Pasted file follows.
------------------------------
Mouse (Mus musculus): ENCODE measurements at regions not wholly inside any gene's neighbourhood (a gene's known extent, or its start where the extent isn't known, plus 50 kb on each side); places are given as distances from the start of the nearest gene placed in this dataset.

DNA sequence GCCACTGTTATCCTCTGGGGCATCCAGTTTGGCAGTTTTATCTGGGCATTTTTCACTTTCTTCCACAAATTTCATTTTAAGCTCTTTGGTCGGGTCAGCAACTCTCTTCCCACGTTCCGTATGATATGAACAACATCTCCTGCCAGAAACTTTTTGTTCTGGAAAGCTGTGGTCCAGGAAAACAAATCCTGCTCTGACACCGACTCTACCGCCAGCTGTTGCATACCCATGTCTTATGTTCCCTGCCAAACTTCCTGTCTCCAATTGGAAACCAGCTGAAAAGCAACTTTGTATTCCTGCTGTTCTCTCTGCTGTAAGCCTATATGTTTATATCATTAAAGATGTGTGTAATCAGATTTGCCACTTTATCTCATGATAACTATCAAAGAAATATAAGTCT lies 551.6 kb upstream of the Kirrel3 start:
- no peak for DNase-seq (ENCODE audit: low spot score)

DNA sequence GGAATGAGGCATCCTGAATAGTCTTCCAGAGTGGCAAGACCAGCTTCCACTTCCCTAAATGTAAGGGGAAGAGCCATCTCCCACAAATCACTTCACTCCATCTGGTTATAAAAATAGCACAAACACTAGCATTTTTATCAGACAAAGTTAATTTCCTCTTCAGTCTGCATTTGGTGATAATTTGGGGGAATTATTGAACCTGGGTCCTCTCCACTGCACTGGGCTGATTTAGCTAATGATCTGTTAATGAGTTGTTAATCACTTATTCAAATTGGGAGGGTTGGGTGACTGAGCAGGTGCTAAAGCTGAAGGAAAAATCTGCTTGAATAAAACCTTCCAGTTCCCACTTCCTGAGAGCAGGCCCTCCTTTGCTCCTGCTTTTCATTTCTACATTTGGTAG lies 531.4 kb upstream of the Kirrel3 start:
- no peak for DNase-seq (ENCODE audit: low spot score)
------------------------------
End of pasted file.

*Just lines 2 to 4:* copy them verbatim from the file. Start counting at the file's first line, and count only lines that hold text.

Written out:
DNA sequence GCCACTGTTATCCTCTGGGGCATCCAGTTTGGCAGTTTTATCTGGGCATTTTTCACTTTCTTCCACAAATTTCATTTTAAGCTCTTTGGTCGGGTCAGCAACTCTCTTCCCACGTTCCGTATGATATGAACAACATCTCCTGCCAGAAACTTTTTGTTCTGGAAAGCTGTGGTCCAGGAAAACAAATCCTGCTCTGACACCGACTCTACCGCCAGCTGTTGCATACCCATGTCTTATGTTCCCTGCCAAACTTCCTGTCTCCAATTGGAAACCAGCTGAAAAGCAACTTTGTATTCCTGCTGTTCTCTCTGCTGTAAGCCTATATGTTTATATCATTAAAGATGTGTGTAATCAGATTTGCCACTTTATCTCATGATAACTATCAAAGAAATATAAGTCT lies 551.6 kb upstream of the Kirrel3 start:
- no peak for DNase-seq (ENCODE audit: low spot score)

DNA sequence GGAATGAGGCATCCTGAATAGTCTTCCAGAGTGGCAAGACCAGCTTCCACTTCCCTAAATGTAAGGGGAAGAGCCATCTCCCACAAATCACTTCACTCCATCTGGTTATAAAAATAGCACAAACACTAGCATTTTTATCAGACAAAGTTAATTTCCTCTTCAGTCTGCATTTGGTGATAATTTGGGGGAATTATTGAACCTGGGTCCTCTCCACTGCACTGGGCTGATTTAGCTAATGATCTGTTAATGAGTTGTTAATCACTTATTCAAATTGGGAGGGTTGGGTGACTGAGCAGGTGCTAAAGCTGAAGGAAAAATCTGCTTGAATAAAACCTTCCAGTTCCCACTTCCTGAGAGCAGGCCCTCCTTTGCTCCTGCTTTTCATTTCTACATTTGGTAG lies 531.4 kb upstream of the Kirrel3 start: